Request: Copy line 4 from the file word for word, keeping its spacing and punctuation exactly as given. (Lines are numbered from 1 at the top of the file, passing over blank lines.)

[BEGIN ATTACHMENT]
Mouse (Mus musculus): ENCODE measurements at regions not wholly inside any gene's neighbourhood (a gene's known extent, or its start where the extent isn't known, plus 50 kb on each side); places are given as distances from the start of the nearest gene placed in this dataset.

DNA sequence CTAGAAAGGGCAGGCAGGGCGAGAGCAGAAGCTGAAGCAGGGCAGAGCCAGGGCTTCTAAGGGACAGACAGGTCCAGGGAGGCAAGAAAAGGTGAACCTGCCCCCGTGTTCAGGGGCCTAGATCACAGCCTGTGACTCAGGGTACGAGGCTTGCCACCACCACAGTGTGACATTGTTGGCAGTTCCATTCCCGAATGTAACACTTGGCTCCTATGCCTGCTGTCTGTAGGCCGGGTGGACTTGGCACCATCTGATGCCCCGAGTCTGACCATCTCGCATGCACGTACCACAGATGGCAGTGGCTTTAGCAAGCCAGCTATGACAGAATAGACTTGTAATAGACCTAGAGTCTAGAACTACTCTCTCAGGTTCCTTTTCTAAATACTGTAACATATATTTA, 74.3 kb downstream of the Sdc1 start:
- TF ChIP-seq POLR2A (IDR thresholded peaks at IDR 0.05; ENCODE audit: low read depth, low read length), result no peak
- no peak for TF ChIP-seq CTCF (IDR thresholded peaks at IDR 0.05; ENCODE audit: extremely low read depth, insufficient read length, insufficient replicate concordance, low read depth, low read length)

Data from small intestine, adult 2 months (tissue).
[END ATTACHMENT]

- no peak for TF ChIP-seq CTCF (IDR thresholded peaks at IDR 0.05; ENCODE audit: extremely low read depth, insufficient read length, insufficient replicate concordance, low read depth, low read length)